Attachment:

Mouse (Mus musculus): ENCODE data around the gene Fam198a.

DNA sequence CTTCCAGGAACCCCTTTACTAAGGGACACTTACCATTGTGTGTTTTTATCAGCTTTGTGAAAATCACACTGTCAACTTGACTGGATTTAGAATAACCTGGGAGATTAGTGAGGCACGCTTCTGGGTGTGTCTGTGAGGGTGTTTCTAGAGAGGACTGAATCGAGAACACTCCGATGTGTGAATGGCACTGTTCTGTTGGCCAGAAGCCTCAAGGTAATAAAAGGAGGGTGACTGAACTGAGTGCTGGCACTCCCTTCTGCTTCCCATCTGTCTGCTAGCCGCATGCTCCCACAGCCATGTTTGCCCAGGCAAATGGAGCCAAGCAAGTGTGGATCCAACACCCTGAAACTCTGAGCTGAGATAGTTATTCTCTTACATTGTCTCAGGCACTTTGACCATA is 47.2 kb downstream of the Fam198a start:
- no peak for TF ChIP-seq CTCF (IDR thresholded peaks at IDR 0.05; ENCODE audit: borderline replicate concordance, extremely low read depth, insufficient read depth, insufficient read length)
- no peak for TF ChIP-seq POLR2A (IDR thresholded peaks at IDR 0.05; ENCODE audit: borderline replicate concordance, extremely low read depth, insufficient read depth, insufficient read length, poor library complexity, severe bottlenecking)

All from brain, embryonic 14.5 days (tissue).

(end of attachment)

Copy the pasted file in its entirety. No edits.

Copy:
Mouse (Mus musculus): ENCODE data around the gene Fam198a.

DNA sequence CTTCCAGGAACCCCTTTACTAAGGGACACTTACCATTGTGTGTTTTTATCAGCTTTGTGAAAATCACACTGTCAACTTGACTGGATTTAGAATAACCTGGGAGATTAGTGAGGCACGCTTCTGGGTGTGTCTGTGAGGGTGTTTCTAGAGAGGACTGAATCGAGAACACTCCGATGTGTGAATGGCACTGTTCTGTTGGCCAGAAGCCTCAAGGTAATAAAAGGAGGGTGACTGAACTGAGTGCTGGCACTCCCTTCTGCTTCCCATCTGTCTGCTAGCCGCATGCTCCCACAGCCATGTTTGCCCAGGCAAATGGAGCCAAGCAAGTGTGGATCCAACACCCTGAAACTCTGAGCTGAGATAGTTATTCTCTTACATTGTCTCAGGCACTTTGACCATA is 47.2 kb downstream of the Fam198a start:
- no peak for TF ChIP-seq CTCF (IDR thresholded peaks at IDR 0.05; ENCODE audit: borderline replicate concordance, extremely low read depth, insufficient read depth, insufficient read length)
- no peak for TF ChIP-seq POLR2A (IDR thresholded peaks at IDR 0.05; ENCODE audit: borderline replicate concordance, extremely low read depth, insufficient read depth, insufficient read length, poor library complexity, severe bottlenecking)

All from brain, embryonic 14.5 days (tissue).